Research Papers: Gas Turbines: Microturbines and Small Turbomachinery

Design Overview of a Three Kilowatt Recuperated Ceramic Turboshaft Engine

[+] Author and Article Information
Michael J. Vick

Vehicle Research Section, Code 5712, U.S. Naval Research Laboratory, Washington, DC 20375michael.vick@nrl.navy.mil

Andrew Heyes

Department of Mechanical Engineering, Imperial College London, London SW7 2AZ, UKa.heyes@imperial.ac.uk

Keith Pullen

School of Engineering and Mathematical Sciences, City University London, London EC1V 0HB, UKk.pullen@city.ac.uk

J. Eng. Gas Turbines Power 132(9), 092301 (Jun 07, 2010) (9 pages) doi:10.1115/1.4000585 History: Received March 20, 2009; Revised August 18, 2009; Published June 07, 2010; Online June 07, 2010

A three kilowatt turboshaft engine with a ceramic recuperator and turbine has been designed for small unmanned air vehicle (UAV) propulsion and portable power generation. Compared with internal combustion (IC) engines, gas turbines offer superior reliability, engine life, noise and vibration characteristics, and compatibility with military fuels. However, the efficiency of miniature gas turbines must be improved substantially, without severely compromising weight and cost, if they are to compete effectively with small IC engines for long-endurance UAV propulsion. This paper presents a design overview and supporting analytical results for an engine that could meet this goal. The system architecture was chosen to accommodate the limitations of mature, cost-effective ceramic materials: silicon nitride for the turbine rotors and toughened mullite for the heat exchanger and turbine stators. An engine with a cycle pressure ratio below 2:1, a multistage turbine, and a highly effective recuperator is shown to have numerous advantages in this context. A key benefit is a very low water vapor-induced surface recession rate for silicon nitride, due to an extremely low partial pressure of water in the combustion products. Others include reduced sensitivity to internal flaws, creep, and foreign object damage; an output shaft speed low enough for grease-lubricated bearings; and the potential viability of a novel premixed heat-recirculating combustor.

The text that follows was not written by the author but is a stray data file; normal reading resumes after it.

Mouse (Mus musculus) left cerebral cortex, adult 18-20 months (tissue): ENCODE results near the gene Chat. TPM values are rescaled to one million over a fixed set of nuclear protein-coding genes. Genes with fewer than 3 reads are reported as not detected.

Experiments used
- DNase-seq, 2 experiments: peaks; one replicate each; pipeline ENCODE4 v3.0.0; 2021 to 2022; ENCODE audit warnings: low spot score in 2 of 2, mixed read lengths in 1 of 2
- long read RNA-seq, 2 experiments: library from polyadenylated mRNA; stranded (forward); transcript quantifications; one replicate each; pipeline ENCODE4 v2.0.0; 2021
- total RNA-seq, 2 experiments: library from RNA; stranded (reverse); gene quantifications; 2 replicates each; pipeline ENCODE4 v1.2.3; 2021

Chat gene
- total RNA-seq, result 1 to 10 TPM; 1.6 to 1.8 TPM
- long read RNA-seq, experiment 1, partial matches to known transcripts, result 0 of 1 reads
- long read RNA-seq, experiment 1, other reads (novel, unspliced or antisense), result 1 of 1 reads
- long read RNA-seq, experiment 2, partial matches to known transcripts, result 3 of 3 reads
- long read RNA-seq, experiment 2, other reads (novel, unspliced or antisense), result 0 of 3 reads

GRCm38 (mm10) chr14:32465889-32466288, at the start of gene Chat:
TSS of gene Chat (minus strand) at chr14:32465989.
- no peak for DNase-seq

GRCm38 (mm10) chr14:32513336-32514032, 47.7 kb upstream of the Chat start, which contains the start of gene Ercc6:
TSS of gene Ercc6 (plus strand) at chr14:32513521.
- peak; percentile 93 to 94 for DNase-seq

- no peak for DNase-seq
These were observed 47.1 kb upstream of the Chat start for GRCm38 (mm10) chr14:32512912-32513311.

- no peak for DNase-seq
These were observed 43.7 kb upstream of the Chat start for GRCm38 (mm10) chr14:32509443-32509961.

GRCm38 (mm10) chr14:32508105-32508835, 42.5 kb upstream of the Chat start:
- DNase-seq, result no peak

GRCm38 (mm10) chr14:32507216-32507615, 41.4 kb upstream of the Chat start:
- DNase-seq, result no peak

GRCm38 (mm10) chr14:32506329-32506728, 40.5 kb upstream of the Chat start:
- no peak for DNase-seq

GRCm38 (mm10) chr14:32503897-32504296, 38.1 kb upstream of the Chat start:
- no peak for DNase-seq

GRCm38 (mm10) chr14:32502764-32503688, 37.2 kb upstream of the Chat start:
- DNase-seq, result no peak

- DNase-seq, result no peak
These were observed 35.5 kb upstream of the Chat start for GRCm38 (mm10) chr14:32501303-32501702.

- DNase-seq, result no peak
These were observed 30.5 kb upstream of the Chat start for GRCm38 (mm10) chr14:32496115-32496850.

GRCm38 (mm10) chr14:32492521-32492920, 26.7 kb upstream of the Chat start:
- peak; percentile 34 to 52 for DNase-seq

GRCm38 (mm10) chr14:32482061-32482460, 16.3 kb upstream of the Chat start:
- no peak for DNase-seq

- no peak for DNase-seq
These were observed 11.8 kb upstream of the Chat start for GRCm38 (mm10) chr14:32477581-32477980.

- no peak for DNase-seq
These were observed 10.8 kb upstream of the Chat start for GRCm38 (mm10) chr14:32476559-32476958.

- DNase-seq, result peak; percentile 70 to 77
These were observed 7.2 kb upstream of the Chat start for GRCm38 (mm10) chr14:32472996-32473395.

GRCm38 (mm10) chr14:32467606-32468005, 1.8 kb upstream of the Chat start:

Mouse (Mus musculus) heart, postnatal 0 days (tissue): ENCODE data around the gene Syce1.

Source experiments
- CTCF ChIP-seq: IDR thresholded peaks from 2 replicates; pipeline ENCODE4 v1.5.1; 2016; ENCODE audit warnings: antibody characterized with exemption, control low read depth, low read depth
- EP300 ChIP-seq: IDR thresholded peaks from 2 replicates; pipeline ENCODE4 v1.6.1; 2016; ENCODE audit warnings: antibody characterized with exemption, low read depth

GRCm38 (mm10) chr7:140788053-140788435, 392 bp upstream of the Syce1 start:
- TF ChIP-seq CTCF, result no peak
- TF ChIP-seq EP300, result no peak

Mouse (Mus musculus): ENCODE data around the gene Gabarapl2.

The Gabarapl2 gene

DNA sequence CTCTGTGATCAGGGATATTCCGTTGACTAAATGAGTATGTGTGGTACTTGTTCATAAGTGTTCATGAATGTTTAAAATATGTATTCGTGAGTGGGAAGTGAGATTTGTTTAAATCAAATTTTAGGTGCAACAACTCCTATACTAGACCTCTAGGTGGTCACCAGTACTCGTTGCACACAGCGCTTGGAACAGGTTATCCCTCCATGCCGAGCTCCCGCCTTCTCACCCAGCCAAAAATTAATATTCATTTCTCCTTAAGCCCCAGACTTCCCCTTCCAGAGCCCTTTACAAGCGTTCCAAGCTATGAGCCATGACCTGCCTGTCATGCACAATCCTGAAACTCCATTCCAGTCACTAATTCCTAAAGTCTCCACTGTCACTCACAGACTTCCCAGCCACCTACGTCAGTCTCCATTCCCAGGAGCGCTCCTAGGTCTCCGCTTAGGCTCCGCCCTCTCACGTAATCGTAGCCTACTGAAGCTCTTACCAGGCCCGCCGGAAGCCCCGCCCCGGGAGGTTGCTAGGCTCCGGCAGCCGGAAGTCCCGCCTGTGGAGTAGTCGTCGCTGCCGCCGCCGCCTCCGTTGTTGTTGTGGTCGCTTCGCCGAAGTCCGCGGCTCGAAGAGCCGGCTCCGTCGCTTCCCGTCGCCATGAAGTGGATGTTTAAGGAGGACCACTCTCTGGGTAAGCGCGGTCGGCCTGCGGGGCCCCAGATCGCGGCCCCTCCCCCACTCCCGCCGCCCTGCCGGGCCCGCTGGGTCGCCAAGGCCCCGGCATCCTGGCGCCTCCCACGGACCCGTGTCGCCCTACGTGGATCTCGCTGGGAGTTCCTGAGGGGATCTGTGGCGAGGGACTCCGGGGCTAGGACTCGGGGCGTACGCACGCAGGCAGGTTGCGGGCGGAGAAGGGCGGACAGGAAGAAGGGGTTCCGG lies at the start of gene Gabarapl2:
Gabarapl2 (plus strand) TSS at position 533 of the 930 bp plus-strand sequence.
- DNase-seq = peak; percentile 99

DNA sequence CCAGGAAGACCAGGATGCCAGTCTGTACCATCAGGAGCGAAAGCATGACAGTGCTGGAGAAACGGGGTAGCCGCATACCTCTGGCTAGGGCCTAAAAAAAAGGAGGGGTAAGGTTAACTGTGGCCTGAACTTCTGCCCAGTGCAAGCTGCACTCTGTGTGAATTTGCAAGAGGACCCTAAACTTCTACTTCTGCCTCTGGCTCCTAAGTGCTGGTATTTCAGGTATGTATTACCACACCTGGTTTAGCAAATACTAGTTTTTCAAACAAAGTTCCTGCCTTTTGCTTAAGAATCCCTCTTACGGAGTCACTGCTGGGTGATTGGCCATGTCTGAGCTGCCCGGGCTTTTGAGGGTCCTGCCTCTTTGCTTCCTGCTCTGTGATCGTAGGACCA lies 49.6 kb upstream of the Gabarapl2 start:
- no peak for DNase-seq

Copyright © 2010 by American Society of Mechanical Engineers
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Figure 1

Efficiency as a function of pressure ratio for simple and recuperated cycles at high and low turbine inlet temperatures

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Figure 2

FEA results for first principal stress distribution at design point for high-pressure (gas generator) turbine

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Figure 3

Turbine velocity diagram

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Figure 4

Engine assembly. See Table 2 for meaning of numeric labels.

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Figure 5

Compressor shaft assembly

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Figure 7

Geometry of a heat exchanger sector

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Figure 8

Simplified heat exchanger geometry: a stack of annular plates. Air and exhaust flow radially inward and outward, respectively, between alternating plate pairs.

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Figure 9

Computational domain

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Figure 10

Results from finite difference model

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Figure 11

Coupled CFD/thermal-FEA model results

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Figure 6

Complete heat exchanger assembly. Cool air flows radially inward, entering through spaces between outer tubes and leaving through spaces between interior tubes. Hot exhaust enters interior tubes in the axial direction, turns 90 deg, flows radially through internal channels, and turns another 90 deg to leave recuperator flowing axially through ends of outer tubes.



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